Reticulite-Producing Fountains from Ring Fractures in Kīlauea Caldera ca. 1500 CE
May, M and Carey, RJ and Swanson, DA and Houghton, BF, Reticulite-Producing Fountains from Ring Fractures in Kīlauea Caldera ca. 1500 CE, Hawaiian Volcanoes: From Source to Surface, American Geophysical Union and John Wiley and Sons, R Carey, V Cayol, M Poland, D Weis (ed), United States of America, pp. 351-367. ISBN 978-1-118-87204-8 (2015) [Research Book Chapter]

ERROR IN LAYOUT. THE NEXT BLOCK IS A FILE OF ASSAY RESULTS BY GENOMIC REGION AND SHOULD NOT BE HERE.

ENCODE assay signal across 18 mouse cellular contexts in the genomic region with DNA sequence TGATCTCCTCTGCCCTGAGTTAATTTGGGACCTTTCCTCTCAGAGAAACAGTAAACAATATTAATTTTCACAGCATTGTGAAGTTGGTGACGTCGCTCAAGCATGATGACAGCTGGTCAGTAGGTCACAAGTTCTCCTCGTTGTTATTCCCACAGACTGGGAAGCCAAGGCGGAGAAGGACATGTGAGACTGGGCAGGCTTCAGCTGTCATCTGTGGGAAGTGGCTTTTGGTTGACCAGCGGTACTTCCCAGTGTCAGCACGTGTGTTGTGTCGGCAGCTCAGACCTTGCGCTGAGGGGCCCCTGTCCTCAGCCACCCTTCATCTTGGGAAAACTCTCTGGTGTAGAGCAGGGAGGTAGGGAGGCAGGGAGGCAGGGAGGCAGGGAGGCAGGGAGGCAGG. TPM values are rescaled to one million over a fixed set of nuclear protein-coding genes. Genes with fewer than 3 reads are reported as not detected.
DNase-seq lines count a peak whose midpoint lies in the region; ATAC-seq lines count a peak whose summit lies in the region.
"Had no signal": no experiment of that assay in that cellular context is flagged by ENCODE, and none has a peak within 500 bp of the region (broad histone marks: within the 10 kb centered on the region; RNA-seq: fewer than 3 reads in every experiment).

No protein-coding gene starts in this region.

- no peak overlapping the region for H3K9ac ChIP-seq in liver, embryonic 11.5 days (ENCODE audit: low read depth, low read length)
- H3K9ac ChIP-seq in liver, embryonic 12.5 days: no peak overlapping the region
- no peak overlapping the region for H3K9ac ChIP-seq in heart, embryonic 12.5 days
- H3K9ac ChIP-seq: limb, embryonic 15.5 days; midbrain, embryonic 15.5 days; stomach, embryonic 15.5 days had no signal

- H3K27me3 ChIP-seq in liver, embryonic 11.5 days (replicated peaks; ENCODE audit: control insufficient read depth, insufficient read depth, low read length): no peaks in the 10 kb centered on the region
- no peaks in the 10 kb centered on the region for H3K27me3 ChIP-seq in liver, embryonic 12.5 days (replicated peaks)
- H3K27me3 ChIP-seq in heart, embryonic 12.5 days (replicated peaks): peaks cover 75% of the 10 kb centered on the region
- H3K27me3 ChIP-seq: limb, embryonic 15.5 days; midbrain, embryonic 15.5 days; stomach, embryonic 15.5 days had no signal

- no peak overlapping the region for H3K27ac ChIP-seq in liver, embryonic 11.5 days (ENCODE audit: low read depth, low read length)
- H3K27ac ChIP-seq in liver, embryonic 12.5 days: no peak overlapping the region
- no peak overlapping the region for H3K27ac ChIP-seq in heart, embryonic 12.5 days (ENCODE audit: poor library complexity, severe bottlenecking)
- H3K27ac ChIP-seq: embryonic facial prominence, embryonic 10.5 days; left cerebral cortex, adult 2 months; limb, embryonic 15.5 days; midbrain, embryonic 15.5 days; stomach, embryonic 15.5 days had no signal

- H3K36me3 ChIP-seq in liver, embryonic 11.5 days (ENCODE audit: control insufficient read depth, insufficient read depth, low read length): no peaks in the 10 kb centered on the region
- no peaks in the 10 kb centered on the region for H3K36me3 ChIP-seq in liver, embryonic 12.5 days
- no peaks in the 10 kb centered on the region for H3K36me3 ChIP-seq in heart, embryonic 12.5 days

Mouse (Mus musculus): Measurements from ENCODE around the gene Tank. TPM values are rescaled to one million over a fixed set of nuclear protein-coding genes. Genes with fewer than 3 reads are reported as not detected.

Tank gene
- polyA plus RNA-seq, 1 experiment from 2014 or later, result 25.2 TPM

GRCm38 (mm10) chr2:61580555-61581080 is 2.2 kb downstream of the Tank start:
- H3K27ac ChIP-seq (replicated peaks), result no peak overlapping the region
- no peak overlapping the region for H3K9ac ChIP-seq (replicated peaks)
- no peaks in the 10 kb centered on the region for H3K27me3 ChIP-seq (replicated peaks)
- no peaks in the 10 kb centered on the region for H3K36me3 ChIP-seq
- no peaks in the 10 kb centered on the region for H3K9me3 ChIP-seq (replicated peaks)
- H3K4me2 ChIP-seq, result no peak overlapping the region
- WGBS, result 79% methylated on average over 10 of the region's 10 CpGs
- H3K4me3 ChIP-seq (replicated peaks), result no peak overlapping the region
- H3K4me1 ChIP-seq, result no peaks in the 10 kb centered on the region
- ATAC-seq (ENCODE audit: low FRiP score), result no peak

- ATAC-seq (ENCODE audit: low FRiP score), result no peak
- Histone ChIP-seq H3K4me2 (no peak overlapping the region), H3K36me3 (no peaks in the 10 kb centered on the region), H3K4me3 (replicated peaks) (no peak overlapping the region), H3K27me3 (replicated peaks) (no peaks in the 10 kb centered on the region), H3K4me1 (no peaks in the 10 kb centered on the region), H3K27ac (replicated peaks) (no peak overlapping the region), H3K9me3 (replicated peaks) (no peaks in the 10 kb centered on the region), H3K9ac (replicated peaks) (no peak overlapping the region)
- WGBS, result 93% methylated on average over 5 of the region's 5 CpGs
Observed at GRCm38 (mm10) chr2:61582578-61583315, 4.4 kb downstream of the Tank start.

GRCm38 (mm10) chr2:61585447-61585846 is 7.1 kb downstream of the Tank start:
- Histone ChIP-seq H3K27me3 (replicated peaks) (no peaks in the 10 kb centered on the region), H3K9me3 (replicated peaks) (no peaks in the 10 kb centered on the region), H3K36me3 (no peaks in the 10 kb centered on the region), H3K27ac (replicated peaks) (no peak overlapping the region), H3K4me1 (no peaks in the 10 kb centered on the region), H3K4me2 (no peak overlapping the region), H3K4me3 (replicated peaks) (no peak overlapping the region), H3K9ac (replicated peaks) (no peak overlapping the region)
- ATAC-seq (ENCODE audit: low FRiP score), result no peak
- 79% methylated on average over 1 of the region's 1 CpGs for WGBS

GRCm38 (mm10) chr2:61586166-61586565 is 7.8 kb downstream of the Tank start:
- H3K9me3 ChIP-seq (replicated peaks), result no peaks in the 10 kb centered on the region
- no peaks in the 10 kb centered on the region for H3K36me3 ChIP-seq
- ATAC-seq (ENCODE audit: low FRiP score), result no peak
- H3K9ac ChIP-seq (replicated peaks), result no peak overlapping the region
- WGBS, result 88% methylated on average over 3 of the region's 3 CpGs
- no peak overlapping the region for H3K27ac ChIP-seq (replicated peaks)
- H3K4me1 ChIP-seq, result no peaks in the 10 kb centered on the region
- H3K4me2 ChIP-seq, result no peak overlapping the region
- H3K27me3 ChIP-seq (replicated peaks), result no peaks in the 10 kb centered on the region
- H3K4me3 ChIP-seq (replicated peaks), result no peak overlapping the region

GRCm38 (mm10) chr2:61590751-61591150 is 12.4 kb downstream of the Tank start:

A widely dispersed reticulite bed occurs close to the base of the Keanakīko'i tephra at Kīlauea Volcano. It can be divided into six subunits in the northern sector of the volcano; the reticulite also occurs in the southern sector, but outcrops are sparse owing to penecontemporaneous erosion and burial. Multilobate isopachs for each subunit and the total deposit suggests that multiple fountaining vents were distributed in the northern half of the caldera, possibly along ring fractures for the newly formed caldera. Isopach maps also show a sharp decline in thickness along the dispersal axis of each lobe, which could be explained by remobilization of tephra and/or inclined fountains. Despite such isopach characteristics, thinning rates calculated from the isopach data indicate that the fountains were among the most intense and powerful of all studied Kīlauea fountains. Density analysis of the pyroclasts suggests that fountaining was high (< 600 meters) yet complex, possibly due to lava ponding and re-entrainment. The calculated volume of the reticulite deposited around the caldera rim is approximately 0.2 km3, more voluminous than the deposits of the 1959 Kīlauea Iki eruption; this volume is a minimum, however, as the low density tephra is easily remobilized, and 600-m-high caldera walls probably trapped tephra within caldera, which is deeply buried today and not accounted for in the volume calculations. The duration of this eruption was most likely at least a few days to weeks, based on the calculated volume and estimated discharge rates as seen during the Kīlauea Iki 1959 eruption.